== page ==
Rating: The agony you feel for our 2 astronauts reflects our daily experiences on Earth. See this film, as we all need to ponder our existence.
Taking place on a damaged space station, Alfonso Cuaron’s Gravity is the most challenging space adventure focusing on the human heart since Stanley Kubrick’s 2001: A Space Odyssey (1968). It forces you to examine the ultimate purpose of life given the fact that we are all going to die.
What is incredible about Cuaron’s film is that there are only two actors on-screen, Sandra Bullock (Ryan Stone) and George Clooney (Matt Kowalski). They are initially seen engaged in a lengthy space walk to repair their space station, seemingly standard fare until things go brutally wrong.
Bullock is a no-nonsense engineer while Clooney basically plays a version of himself. She’s as gloomy as he is lighthearted, and he enjoys trying to communicate with Houston Control with at least one story they haven’t already heard. Unfortunately, I can relate to Kowalski’s difficulty.
However, chaos engulfs our two colleagues when debris from a demolished Soviet space station enters their orbit. What’s worse, the debris is traveling in excess of several thousands of miles per hour, and they have to get back into the station before being seriously hurt. When they fail, Bullock is suddenly thrust into space, spinning uncontrollably as her oxygen supply dwindles. Clooney hunts her down, eventually attaching her to himself with a long cord.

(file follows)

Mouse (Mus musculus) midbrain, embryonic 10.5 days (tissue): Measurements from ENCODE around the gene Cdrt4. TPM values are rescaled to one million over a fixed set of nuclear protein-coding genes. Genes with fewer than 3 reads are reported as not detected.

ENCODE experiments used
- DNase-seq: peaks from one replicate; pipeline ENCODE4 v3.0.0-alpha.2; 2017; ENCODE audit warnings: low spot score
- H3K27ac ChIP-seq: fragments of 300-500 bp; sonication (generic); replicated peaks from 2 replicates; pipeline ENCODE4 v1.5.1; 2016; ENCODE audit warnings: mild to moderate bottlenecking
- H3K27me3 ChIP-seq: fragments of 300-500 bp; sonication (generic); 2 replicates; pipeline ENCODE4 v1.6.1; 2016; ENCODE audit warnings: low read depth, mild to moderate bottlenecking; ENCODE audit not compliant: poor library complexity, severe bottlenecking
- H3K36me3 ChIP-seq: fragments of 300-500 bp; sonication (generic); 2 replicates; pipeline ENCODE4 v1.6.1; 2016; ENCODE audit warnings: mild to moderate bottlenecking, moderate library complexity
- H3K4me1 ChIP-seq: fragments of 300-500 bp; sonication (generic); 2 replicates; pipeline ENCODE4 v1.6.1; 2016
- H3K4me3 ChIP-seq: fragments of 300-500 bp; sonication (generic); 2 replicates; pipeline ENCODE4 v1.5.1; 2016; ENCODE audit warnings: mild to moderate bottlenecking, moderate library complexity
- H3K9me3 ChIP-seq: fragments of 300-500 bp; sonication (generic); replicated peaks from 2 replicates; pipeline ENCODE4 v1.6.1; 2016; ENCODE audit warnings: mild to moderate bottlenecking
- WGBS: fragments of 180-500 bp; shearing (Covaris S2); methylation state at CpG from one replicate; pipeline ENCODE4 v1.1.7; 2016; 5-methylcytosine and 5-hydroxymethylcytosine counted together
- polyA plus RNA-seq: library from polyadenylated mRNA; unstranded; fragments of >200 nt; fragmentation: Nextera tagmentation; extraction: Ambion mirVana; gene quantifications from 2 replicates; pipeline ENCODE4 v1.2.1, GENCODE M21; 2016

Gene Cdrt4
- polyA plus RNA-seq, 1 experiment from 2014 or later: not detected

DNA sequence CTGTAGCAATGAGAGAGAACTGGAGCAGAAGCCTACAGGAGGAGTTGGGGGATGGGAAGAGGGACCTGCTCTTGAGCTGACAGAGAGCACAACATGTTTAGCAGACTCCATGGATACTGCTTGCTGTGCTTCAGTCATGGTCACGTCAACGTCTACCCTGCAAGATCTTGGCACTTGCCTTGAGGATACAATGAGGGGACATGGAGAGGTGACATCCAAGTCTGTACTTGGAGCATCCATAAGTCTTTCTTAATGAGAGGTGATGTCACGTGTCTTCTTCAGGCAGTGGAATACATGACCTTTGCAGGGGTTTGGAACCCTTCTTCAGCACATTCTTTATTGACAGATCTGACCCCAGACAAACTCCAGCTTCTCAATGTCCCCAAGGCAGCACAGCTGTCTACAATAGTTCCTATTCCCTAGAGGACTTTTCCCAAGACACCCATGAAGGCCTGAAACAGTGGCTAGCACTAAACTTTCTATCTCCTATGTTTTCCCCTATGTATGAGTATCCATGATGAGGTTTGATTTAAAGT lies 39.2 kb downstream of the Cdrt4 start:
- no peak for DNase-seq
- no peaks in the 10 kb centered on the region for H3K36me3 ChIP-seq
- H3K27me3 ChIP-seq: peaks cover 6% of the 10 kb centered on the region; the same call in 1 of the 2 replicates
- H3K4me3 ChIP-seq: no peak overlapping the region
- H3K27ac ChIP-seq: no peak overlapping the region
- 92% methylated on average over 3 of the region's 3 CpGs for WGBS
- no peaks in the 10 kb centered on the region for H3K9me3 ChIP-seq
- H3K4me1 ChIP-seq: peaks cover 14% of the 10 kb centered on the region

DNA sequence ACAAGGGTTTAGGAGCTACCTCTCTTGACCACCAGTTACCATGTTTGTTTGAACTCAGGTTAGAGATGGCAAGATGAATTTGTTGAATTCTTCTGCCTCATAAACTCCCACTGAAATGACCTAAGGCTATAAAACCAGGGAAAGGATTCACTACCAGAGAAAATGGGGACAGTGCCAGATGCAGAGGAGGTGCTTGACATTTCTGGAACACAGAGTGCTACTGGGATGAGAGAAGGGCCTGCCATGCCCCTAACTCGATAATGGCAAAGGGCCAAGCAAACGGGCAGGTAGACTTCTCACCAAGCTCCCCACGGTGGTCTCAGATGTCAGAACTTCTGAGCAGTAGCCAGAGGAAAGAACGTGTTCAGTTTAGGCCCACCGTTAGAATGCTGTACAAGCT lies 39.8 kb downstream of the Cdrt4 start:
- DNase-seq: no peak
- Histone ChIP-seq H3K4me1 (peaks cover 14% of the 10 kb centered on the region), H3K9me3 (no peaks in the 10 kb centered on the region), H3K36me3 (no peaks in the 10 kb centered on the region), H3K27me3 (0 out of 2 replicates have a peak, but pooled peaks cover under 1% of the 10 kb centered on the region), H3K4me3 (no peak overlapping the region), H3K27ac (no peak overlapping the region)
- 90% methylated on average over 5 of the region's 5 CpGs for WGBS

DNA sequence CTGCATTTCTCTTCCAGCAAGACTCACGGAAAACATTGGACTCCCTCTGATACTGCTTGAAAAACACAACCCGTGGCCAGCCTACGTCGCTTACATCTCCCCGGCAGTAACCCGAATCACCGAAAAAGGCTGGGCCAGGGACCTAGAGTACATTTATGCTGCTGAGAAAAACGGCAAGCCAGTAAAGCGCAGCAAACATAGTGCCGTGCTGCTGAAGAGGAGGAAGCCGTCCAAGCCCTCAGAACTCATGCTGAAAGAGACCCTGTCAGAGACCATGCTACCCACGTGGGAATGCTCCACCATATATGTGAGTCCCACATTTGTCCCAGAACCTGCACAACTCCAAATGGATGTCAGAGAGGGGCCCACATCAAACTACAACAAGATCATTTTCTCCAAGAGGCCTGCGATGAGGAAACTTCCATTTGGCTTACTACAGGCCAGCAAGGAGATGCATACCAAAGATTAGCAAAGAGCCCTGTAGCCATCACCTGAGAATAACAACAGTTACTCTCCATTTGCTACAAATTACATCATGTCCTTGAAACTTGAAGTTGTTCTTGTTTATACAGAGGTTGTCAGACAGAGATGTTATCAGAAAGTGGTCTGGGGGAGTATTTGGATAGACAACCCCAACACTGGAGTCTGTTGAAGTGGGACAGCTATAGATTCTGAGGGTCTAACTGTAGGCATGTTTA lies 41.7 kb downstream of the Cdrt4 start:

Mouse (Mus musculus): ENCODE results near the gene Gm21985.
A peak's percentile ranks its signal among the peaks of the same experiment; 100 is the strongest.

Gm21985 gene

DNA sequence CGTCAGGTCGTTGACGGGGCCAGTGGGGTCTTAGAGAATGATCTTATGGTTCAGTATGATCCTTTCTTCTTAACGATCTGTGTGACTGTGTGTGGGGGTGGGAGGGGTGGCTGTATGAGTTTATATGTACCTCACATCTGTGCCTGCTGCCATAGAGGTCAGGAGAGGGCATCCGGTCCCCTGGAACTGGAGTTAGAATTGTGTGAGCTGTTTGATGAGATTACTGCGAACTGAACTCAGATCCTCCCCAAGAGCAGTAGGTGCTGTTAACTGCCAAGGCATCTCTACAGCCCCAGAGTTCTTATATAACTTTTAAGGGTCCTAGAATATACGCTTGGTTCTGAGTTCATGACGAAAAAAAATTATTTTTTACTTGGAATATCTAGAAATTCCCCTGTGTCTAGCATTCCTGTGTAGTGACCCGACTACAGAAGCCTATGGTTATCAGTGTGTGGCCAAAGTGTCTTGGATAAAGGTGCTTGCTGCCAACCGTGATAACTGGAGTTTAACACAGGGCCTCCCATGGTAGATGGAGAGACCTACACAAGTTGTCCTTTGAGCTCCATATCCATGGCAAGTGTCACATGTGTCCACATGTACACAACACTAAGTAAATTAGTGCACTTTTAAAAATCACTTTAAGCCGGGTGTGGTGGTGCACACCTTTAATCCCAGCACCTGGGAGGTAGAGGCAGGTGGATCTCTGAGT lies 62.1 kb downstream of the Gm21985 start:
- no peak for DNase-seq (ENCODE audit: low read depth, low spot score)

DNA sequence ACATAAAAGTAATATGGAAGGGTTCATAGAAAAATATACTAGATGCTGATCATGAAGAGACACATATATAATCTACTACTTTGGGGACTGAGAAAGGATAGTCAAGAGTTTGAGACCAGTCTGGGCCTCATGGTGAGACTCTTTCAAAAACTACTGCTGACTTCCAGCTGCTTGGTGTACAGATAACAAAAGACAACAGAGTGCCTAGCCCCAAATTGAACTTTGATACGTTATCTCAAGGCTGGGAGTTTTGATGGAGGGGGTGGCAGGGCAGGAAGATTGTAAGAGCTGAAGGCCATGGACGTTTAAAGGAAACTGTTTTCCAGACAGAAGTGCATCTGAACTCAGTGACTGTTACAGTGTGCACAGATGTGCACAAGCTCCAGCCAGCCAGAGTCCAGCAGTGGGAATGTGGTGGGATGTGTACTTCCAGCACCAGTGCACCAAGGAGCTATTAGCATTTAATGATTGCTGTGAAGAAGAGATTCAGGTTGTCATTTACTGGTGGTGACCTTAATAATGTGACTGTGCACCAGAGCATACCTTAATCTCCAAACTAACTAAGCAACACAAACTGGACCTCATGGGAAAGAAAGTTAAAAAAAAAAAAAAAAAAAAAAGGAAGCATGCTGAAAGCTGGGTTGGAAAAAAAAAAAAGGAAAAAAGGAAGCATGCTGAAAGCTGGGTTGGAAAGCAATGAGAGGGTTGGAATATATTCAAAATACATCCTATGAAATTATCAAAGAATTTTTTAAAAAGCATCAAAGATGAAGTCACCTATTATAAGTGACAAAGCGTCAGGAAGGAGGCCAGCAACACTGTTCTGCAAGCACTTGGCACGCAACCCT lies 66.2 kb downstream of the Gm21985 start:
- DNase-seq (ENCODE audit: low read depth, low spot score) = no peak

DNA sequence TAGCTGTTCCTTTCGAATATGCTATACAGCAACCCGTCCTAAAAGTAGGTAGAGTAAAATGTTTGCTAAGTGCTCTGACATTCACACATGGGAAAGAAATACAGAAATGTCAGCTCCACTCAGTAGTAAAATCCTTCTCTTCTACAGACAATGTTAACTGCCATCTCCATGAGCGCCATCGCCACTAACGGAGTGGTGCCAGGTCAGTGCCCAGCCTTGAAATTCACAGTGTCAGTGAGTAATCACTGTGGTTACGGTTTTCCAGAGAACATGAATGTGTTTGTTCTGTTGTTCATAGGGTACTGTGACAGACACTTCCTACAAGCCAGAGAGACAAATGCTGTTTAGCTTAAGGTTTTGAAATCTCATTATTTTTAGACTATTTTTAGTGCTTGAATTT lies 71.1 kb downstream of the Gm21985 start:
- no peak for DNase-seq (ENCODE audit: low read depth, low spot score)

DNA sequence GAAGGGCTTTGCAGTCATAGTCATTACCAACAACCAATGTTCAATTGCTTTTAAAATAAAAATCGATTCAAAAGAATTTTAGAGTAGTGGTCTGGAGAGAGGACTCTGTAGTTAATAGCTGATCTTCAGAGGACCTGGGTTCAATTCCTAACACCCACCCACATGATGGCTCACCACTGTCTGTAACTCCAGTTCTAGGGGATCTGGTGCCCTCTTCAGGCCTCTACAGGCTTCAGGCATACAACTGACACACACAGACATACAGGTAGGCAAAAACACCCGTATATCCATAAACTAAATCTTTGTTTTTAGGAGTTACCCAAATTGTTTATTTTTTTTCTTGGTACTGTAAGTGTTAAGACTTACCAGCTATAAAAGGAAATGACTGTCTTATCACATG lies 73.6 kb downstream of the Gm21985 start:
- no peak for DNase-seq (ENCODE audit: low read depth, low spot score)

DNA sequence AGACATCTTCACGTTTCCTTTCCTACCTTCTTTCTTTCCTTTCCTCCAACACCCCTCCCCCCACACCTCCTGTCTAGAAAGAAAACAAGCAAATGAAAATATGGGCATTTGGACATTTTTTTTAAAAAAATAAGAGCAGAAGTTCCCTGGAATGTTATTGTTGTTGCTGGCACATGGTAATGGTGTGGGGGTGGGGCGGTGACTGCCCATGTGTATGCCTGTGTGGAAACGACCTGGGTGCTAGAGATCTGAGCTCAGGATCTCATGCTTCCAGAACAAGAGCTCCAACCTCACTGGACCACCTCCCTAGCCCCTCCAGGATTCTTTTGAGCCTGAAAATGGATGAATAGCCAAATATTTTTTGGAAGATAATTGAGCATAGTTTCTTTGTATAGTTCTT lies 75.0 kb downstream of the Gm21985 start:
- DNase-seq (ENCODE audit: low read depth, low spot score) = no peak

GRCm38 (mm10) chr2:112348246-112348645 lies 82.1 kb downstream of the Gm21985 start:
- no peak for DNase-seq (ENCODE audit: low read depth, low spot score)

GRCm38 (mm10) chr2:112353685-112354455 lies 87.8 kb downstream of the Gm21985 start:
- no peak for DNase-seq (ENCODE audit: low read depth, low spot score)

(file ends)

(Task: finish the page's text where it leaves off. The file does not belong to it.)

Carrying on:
What happens next is an incredible study of what I have frequently called the human condition. As Clooney tries to guide Bullock to a neighboring station, he engages in a conversation that forces her to re-examine her life. You soon learn that she is all work and no play, something related to the tragic loss of a child years earlier.
As frivolous as it may sound, Clooney succeeds marvelously at making fun of himself. Handsome, smart and sarcastic as hell, he tries to make Bullock care about living even if it means making a transparent pass at her where he gets the color of her eyes wrong.
Central to the film, Clooney is always in a spacesuit except for a late scene that I don’t dare give away. In Bullock’s case, she is able to shed her suit when reaching a station and confronts the odds of getting safely back to Earth.
Physically injured after enduring the onslaught of the debris referred to above, there is a remarkable scene where Bullock curls up into a fetal position, a tube in the background looking as if it was an umbilical cord. Clearly, the cinematography of Emmanuel Lubezki is as beautiful as it is mesmerizing.
The central question facing our beleaguered astronauts is whether life is worth living, particularly given the monstrous disappointments that eventually confront us all. Stated simply, is it worth sacrificing your life for another person?
In a sense, the question facing Bullock was the same that Matt Damon confronted in Saving Private Ryan (1998), when a dying Tom Hanks looked up at the youngster and emphatically told him, “Earn this.”;
Shouldn’t that be the legacy we impart to all of our children?